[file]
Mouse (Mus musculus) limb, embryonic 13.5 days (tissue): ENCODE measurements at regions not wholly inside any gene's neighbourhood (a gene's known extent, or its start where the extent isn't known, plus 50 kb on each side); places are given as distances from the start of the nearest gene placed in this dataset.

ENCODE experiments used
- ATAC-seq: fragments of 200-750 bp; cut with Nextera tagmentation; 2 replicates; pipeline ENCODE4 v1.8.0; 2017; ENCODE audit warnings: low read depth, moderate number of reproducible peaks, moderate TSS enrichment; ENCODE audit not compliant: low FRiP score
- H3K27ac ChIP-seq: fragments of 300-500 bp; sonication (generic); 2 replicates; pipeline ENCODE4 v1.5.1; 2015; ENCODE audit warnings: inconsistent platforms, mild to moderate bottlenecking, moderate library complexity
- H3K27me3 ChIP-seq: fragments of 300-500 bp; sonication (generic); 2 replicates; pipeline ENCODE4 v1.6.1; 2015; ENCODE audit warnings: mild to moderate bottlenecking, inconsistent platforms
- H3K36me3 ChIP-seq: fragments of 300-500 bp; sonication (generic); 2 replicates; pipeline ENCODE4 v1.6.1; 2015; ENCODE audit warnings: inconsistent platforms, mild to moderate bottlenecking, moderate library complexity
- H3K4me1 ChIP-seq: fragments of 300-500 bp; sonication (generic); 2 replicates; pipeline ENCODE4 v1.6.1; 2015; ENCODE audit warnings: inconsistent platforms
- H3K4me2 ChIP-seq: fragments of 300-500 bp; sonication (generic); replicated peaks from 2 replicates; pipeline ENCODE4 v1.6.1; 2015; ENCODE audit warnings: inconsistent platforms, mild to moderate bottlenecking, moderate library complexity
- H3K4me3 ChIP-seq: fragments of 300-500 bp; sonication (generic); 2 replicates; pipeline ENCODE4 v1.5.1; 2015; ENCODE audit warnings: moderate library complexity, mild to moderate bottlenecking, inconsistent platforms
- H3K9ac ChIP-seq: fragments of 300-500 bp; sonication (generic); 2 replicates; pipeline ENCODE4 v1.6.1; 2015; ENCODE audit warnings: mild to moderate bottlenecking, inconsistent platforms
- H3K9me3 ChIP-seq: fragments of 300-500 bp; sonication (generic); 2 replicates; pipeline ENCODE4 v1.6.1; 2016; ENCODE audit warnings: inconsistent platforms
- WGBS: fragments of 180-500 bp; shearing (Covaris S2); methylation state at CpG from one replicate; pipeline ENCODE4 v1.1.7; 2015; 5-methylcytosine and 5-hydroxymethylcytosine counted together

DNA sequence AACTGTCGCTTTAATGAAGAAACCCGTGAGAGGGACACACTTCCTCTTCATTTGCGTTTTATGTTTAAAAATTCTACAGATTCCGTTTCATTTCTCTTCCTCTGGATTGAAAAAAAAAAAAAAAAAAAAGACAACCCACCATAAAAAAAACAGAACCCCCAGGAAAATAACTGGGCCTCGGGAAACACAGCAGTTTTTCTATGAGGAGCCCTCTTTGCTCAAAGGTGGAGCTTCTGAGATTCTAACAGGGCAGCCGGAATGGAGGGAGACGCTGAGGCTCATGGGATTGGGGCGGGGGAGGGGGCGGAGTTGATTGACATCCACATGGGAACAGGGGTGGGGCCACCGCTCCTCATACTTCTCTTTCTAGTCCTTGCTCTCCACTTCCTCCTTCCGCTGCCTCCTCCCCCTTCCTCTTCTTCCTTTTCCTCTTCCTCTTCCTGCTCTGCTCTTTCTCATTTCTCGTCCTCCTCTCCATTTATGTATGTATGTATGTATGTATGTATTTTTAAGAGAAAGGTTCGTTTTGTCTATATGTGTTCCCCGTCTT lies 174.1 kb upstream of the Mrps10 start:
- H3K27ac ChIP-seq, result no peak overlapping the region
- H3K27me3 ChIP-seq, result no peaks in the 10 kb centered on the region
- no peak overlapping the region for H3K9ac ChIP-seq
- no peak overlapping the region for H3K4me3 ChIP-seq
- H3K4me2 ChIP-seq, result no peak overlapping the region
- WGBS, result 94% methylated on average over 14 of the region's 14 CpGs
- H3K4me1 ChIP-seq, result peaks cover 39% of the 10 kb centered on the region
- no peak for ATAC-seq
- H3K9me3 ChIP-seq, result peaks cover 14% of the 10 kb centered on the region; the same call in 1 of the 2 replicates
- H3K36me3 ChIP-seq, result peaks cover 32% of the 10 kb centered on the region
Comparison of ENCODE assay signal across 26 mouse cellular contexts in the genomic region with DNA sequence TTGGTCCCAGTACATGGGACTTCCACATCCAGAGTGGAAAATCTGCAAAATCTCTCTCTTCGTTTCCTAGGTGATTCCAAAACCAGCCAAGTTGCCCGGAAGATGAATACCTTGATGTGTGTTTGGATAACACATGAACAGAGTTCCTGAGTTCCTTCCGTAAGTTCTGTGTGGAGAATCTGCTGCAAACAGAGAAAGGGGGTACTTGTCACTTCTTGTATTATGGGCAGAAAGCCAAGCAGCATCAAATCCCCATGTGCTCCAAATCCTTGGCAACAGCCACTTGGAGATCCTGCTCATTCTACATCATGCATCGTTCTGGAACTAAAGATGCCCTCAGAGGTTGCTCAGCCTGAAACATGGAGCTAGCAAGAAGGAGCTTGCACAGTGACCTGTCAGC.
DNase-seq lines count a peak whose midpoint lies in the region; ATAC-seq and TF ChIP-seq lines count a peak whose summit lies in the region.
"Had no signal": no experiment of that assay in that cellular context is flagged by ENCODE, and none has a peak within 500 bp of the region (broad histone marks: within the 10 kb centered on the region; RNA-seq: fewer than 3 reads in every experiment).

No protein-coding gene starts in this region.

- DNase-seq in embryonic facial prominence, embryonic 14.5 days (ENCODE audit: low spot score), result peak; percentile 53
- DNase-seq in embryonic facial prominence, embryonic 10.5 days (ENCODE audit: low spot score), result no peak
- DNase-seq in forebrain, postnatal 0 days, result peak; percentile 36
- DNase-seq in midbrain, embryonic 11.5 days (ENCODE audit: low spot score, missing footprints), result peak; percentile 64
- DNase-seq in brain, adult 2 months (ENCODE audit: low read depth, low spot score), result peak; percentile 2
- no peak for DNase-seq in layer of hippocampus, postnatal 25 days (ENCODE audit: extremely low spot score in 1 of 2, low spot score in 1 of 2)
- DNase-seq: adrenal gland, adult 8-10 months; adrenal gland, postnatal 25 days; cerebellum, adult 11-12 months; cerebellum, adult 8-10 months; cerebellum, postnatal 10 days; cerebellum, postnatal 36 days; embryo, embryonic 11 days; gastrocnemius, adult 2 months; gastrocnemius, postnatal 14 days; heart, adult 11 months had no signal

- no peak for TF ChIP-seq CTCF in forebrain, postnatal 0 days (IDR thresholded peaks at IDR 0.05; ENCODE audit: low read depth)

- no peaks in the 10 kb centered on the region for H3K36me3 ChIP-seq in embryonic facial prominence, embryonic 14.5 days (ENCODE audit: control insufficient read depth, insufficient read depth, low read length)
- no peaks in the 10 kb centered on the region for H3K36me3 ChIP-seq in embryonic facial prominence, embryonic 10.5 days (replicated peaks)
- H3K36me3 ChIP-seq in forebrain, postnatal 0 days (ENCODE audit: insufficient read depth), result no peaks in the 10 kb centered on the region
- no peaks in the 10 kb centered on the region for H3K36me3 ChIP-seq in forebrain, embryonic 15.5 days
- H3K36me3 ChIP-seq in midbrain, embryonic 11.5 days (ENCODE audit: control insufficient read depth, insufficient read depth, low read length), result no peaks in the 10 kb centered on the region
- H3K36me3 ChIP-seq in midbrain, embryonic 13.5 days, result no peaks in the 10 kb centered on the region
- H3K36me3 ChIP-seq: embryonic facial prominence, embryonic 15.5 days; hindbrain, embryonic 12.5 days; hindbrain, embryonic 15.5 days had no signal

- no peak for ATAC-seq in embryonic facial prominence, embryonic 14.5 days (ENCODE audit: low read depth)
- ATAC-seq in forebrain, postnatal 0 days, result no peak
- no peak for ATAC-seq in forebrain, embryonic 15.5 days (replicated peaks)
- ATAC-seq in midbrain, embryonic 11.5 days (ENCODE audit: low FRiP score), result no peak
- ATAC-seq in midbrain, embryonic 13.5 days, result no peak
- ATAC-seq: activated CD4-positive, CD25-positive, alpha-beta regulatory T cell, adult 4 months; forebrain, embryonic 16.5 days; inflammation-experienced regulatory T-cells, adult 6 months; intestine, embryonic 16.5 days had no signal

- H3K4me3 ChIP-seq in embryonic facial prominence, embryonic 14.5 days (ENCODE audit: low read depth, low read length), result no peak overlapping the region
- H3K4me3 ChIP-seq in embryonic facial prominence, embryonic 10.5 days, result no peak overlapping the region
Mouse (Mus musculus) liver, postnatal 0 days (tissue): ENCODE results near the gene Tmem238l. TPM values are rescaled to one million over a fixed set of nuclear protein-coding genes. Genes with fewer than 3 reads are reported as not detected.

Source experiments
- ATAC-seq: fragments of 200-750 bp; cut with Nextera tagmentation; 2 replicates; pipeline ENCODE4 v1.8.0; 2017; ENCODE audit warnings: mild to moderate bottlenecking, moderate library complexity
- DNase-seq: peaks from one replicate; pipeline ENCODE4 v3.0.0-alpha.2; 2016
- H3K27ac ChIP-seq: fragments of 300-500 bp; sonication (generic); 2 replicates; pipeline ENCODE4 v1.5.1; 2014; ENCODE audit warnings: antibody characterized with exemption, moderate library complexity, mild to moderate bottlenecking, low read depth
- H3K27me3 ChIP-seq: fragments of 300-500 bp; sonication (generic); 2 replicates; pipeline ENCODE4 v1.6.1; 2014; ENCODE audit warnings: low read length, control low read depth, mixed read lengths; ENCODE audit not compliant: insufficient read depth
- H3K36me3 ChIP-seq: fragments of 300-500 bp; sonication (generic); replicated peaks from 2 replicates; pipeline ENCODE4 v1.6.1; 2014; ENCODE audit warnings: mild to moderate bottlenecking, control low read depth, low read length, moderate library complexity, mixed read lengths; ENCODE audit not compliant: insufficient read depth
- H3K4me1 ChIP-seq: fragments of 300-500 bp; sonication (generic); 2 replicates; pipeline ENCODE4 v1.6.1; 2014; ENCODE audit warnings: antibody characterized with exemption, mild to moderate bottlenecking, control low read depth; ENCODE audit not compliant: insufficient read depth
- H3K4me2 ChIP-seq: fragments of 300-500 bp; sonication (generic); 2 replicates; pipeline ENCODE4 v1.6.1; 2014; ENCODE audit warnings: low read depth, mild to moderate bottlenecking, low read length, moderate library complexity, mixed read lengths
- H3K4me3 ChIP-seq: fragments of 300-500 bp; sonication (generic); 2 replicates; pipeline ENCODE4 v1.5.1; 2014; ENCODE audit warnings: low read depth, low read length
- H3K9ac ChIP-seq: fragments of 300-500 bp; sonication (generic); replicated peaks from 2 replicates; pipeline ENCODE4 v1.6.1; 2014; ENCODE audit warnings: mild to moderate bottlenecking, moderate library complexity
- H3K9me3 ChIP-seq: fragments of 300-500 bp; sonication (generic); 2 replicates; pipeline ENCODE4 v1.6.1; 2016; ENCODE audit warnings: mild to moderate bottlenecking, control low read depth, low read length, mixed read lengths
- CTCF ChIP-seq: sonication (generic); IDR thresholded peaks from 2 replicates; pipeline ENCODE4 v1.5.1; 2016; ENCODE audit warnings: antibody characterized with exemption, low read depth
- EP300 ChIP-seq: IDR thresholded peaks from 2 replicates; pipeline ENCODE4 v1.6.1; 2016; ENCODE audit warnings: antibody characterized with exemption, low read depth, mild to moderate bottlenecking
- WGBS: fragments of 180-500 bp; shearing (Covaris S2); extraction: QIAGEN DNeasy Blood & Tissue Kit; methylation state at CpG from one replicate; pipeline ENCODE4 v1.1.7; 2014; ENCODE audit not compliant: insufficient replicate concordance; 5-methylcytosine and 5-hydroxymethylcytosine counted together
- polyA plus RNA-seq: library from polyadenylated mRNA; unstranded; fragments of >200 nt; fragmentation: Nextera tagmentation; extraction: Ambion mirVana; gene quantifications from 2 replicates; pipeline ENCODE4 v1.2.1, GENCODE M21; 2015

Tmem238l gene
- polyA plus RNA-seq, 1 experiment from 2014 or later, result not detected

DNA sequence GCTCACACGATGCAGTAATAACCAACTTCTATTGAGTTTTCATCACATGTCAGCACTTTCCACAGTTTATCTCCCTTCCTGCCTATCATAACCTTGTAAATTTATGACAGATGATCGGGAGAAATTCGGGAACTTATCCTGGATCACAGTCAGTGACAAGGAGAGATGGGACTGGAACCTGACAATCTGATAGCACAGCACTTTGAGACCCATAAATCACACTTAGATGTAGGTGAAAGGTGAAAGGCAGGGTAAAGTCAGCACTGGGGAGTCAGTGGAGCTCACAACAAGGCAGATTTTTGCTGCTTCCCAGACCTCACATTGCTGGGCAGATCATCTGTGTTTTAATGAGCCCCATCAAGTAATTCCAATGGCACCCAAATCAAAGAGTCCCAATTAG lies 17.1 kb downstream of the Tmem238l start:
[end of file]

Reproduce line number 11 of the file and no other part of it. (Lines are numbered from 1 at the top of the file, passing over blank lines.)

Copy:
- H3K9me3 ChIP-seq: fragments of 300-500 bp; sonication (generic); 2 replicates; pipeline ENCODE4 v1.6.1; 2016; ENCODE audit warnings: inconsistent platforms